Controversial Opioid Remedy “Kratom” Opposed by Govt., Pharmaceutical Industry

By: Ira Keltz – Paying Attention TV Reporter

Public health experts believe that for every fatal drug overdose in the United States, there are approximately 30 non-fatal overdoses. That means in 2015, in the United States, there were over 900,000 opioid overdoses.

A possible alternative treatment for Opioid addiction and other health-related issues is called KRATOM.

Kratom is a natural supplement made from the leaves of a tropical tree, called ‘Mitragyna speciosa’, that is native to Southeast Asia and is a relative of the coffee plant. This drug only began to be seen in the U.S. in 2012, but it is also very easy to obtain online.

It’s currently legal in MA and NH and is sold as a capsule or as a tea and it’s available at local smoke shops, convenience stores and gas stations in the area.
Hundreds of thousands of people in the U.S. use Kratom daily for such health issues as chronic pain management, opioid withdrawal, as a mood enhancer, for severe fatigue, menstrual pain, and for treating panic/anxiety attacks.
In fact, thousands of veterans use this plant to treat PTSD-type symptoms. Its active alkaloids work on the mu-opioid, serotonin and dopaminergic receptors in the brain.

Unlike prescription narcotics, Kratom cannot cause respiratory depression, which is what typically causes death during an overdose. It is currently legal in both Massachusetts and New Hampshire, but is unregulated for quality much like other ‘nutritional supplements’.

Why are the FDA, DEA, and State Governments all working to ban this ‘miracle plant’?

Christopher McCurdy, president-elect of the American Association of Pharmaceutical Scientists says he believes it boils down to one thing, money. “There’s no financial incentive for any drug company to really pursue developing this into a drug.” Developing Kratom into a therapy would cost hundreds of millions of dollars, he said. On top of that, patenting a plant – it is nearly impossible.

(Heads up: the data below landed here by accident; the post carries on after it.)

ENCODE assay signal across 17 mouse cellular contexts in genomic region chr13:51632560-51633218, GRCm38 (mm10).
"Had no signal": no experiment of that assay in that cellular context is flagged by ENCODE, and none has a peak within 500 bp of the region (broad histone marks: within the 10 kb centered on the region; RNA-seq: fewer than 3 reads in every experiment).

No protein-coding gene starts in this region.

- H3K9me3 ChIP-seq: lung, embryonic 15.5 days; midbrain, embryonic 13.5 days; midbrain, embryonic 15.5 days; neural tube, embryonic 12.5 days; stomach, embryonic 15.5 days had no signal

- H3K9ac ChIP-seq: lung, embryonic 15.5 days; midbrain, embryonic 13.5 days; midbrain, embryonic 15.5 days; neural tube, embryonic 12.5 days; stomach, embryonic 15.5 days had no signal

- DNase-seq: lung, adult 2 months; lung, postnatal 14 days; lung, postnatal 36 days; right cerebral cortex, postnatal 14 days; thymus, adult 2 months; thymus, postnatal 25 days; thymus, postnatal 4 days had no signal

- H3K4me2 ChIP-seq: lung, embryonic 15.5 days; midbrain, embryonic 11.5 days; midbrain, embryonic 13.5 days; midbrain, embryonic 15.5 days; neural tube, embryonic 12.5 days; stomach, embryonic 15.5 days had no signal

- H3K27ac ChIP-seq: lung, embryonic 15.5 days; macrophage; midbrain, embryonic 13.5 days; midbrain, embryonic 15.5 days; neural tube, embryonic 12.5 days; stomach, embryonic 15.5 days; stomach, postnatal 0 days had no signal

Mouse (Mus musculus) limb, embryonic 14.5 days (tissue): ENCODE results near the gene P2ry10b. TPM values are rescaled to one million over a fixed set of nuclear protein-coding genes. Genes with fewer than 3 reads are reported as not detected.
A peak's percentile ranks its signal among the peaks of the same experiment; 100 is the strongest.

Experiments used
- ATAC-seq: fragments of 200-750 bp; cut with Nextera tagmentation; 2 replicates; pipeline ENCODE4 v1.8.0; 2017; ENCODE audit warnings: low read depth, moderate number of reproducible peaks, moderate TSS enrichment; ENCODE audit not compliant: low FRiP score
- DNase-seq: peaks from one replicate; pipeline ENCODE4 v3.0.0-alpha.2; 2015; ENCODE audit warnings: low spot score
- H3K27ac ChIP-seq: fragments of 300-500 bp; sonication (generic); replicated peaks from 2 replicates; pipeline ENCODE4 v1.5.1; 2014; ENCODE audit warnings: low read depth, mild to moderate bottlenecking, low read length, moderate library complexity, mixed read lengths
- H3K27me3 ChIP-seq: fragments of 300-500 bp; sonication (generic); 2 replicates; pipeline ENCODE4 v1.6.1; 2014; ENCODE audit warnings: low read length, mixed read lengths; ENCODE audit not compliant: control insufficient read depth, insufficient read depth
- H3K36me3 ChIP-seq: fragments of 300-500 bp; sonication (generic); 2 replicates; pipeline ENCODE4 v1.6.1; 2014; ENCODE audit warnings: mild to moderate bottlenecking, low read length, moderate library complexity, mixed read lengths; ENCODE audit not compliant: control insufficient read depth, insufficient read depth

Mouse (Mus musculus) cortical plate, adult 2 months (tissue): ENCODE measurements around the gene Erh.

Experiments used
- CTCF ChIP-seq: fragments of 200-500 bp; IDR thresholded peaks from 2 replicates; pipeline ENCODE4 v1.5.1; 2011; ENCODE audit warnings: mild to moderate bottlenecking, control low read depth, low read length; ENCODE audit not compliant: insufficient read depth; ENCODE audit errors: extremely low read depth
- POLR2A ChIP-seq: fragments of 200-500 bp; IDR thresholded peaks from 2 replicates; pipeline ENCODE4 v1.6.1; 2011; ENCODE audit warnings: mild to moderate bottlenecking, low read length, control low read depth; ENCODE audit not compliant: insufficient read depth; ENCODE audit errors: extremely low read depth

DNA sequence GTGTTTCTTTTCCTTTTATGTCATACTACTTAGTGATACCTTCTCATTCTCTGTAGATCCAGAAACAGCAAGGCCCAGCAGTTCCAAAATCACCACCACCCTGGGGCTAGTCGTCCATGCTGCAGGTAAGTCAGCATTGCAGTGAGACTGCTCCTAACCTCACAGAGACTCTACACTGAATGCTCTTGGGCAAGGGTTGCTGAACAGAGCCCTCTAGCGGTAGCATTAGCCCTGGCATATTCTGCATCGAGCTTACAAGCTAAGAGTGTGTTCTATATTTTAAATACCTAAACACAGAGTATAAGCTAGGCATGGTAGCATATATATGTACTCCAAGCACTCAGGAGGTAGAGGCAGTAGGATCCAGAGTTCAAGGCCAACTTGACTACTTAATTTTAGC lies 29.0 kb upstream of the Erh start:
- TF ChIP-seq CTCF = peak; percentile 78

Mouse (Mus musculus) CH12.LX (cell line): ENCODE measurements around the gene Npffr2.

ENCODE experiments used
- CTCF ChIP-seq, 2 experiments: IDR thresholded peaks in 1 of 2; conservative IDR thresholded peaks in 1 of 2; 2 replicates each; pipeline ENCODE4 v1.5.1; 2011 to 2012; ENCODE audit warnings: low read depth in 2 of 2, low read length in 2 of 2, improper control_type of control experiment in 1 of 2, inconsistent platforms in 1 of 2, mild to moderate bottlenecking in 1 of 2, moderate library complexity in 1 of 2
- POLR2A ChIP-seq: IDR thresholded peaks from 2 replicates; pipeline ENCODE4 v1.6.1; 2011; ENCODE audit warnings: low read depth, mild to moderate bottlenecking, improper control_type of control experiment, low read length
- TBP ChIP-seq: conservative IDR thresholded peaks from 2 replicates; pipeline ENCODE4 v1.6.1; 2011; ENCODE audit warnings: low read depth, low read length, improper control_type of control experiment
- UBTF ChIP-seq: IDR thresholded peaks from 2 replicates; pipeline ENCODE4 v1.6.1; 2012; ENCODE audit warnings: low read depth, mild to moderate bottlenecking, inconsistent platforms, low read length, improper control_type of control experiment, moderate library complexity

Source :April 2017 NH Union Leader article:

The FDA, DEA, and state legislatures have all been lobbied heavily by the Pharmaceutical Industry, knowing that they could potentially lose millions of dollars if Kratom is widely used as an alternative to addictive painkillers like Oxycontin or Xanax for anxiety.

Many believe that Kratom may be a gateway into harder and more dangerous drugs.

As recently as two months ago (In November 2017) the FDA cited serious concerns over the marketing and effects (including death) associated with the use of Kratom in the United States, stating that “There is no reliable evidence to support the use of Kratom as a treatment for opioid use disorder; there are currently no FDA-approved therapeutic uses of Kratom… and the FDA has evidence to show that there are significant safety issues associated with its use.”

According to an article in the NH Union Leader from April:

“During a meeting in April 2017 in Nashua with Mayor Jim Donchess’ drug task force, there was a discussion about the drug Kratom — a drug that according to the task force, some people are turning to if they cannot locate heroin, fentanyl or other controlled substances.”

Linda Saunders Paquette of New Futures agreed that the new trend of Kratom should be studied further. “It is an herbal substance people use for pain relief that almost has a cult following,” she said, adding there are significant dependency concerns associated with the tree leaves from Southeast Asia.